Note: Where available, the PDF/Word icon below is provided to view the complete and fully formatted document
Disclaimer: The Parliamentary Library does not warrant or accept liability for the accuracy or usefulness of the transcripts. These are copied directly from the broadcaster's website.
Nuclear energy lobby gains unexpected scienti -

View in ParlViewView other Segments

Broadcast: 30/05/2006

Nuclear energy lobby gains unexpected scientific boost

Reporter: Brett Evans

TONY JONES: When Prime Minister Howard called recently for a "full-blooded" debate about nuclear
power in Australia, he might have had Professor James Lovelock, in mind as a participant. Described
by 'New Scientist' as "one of the great thinkers of our time", James Lovelock first came to
prominence for his Gaia hypothesis - the theory that Planet Earth itself is a living,
self-regulating system. It was an idea that made him one of the most influential figures in the
environmental movement. But James Lovelock alienated many former disciples when he came to the
conclusion that nuclear energy was the best way to save the planet from man-made global warming.
His latest book, 'The Revenge of Gaia', claims that climate change has brought humanity to the
brink of destruction. We'll explore that issue with him in a moment, but first, this background
report from Brett Evans.

BRETT EVANS: The classic 'Mad Max' movies offer a frightening vision of the future - civilisation
brought to its knees, life reduced to an endless struggle for fuel. George Miller's trilogy of
action films are popular with audiences around the world but are they also prescient? One of the
world's leading environmentalists certainly thinks so. Professor James Lovelock claims that
man-made climate change will soon cost us the earth.

PROFESSOR JAMES LOVELOCK, SCIENTIST AND AUTHOR (LATELINE 18 OCTOBER, 2004): I don't think people
understand. If we get this 6-degree Celsius rise of temperature by the end of the century, we're
talking about billions of deaths.

BRETT EVANS: By continuing to burn fossil fuels and pump greenhouse gases into the atmosphere,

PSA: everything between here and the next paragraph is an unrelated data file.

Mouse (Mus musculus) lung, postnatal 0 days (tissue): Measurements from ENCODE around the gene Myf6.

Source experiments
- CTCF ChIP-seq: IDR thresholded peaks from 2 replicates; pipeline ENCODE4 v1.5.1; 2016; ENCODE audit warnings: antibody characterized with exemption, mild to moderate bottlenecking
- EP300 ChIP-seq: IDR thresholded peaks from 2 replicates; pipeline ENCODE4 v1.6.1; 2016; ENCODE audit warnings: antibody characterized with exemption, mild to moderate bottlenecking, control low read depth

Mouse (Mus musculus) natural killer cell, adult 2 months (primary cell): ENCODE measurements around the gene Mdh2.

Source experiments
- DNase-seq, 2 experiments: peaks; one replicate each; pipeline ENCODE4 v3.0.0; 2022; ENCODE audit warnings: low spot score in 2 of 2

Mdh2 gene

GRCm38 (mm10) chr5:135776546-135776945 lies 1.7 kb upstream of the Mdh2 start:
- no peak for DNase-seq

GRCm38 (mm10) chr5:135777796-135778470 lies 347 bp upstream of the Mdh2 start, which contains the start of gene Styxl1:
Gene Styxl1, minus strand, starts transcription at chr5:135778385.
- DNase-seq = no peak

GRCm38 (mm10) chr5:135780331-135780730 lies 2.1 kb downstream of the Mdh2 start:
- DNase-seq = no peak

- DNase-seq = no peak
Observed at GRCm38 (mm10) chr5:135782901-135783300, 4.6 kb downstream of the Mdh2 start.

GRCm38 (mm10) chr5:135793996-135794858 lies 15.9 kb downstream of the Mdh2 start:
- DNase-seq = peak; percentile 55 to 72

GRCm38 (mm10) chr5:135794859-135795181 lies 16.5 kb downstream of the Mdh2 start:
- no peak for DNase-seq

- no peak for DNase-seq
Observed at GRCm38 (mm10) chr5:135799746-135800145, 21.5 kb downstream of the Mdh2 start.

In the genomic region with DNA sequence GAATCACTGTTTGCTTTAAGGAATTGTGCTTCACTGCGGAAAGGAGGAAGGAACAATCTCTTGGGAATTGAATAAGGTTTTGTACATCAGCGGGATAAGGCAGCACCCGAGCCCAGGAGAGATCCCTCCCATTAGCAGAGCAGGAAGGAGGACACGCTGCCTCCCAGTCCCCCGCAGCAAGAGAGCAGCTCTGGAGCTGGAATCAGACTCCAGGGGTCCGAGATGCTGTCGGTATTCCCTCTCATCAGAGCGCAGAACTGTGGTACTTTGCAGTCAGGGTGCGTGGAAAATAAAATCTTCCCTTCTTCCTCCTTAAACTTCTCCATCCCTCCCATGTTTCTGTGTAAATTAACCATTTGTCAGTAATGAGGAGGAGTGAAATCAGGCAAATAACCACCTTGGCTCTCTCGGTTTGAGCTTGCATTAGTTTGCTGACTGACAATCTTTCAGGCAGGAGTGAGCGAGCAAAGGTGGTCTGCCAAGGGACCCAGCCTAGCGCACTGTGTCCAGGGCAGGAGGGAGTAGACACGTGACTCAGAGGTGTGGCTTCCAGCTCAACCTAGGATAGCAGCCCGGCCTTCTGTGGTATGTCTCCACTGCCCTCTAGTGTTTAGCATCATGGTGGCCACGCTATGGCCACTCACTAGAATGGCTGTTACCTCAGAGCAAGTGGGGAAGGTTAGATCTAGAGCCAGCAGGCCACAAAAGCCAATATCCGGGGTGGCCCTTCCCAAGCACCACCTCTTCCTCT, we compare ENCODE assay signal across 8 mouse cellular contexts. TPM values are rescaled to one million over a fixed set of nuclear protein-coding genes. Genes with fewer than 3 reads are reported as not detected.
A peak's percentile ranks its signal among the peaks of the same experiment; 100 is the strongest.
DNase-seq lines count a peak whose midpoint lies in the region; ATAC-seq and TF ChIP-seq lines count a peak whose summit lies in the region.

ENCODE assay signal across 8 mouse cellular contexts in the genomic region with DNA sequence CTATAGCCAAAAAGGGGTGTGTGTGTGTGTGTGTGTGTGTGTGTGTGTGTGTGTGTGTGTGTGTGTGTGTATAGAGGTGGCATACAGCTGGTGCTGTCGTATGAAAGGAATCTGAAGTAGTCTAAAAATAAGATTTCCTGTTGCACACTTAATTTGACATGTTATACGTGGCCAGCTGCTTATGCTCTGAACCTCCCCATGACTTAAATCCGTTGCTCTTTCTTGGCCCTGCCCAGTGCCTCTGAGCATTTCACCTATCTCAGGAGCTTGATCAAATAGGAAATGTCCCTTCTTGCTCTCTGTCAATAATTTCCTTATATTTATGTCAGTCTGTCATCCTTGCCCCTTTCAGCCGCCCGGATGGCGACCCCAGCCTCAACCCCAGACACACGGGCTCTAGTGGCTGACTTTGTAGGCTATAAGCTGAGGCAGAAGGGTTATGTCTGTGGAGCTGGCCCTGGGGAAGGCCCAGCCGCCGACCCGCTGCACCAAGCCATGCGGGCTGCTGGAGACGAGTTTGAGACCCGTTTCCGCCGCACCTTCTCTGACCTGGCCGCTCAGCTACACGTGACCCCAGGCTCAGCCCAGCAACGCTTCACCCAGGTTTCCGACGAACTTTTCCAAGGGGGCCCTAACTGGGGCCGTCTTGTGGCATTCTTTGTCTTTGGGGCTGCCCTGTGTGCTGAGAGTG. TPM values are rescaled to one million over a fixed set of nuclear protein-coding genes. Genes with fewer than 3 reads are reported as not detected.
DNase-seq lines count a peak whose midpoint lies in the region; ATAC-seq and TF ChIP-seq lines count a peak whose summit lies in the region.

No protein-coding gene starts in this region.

Professor Lovelock is convinced a grim future awaits the human race. From the sanctuary of his farm
in Devon, the 86-year-old scientist foresees a world of rising oceans, collapsing ecosystems,
vanishing farmlands; a new dark age ruled by brutal warlords.

JONATHON PORRITT, ENVIRONMENTALIST: Jim Lovelock is extremely pessimistic about this. I still
believe that we have perhaps 10 years, perhaps 15, to put the world on a sustainable energy path.

BRETT EVANS: He is revered in the environment movement for his Gaia Thesis, which argues that all
life on earth is interconnected.

DR. TIM FLANNERY, AUTHOR 'THE WEATHER MAKERS': Well, he's always been one of my great heroes. He's
a - he's someone who's inspired political action on climate change at a very early stage - he was
the one who got Margaret Thatcher moving and interested in the topic.

BRETT EVANS: But Professor Lovelock has broken ranks with many of his fellow greens on a key issue.
He is a passionate advocate of nuclear power, arguing it's the only major source of carbon-free
electricity. He's the sort of thinker Prime Minister Howard would like to hear more from.

JOHN HOWARD, PRIME MINISTER: The scene on nuclear energy is going to change significantly in our
country and I want a full-blooded debate in Australia about this issue and I want all of the
options on the table.

BRETT EVANS: Australian environmentalists say Professor Lovelock has got the science of climate
change right and applaud his sense of urgency, but they view his pro-nuclear stance with
scepticism.

DR IAN LOWE, PRESIDENT, AUSTRALIAN CONSERVATION FEDERATION: I don't think nuclear power is a
sensible response to climate change - it's too expensive, it's too slow, it makes too little
difference. Nuclear power, as a solution, is getting out of the greenhouse frying pan into the
nuclear fire.

BRETT EVANS: The nuclear option has always been a tricky issue for greens. Physicist Ian Lowe was
once a supporter.

DR IAN LOWE: I was reasonably positive about nuclear power 30 years ago, but that was before the
age of terrorism and before we had as many countries developing nuclear weapons as we have now.

BRETT EVANS: Meanwhile, fellow climate change expert Tim Flannery is moving in the opposite
direction.

TIM FLANNERY: I think personally that nuclear power may be part of the solution, but, in a sense,
the free market has to decide that, once we factor in all of the costs.

BRETT EVANS: But Dr Flannery is insistent that the Prime Minister's nuclear power debate should
really be a broad debate about the growing climate change emergency.

TIM FLANNERY: For me the first danger of the nuclear debate is that it'll sidetrack the real debate
about climate change. But also, you know, let's treat it as we would any of the other power sources
and look objectively at its pluses and minuses.

BRETT EVANS: So, what's in store for the human race? A soft landing courtesy of nuclear power?
Salvation through renewables? Or a deadly carbon crash? Brett Evans, Lateline.

(c) 2006 ABC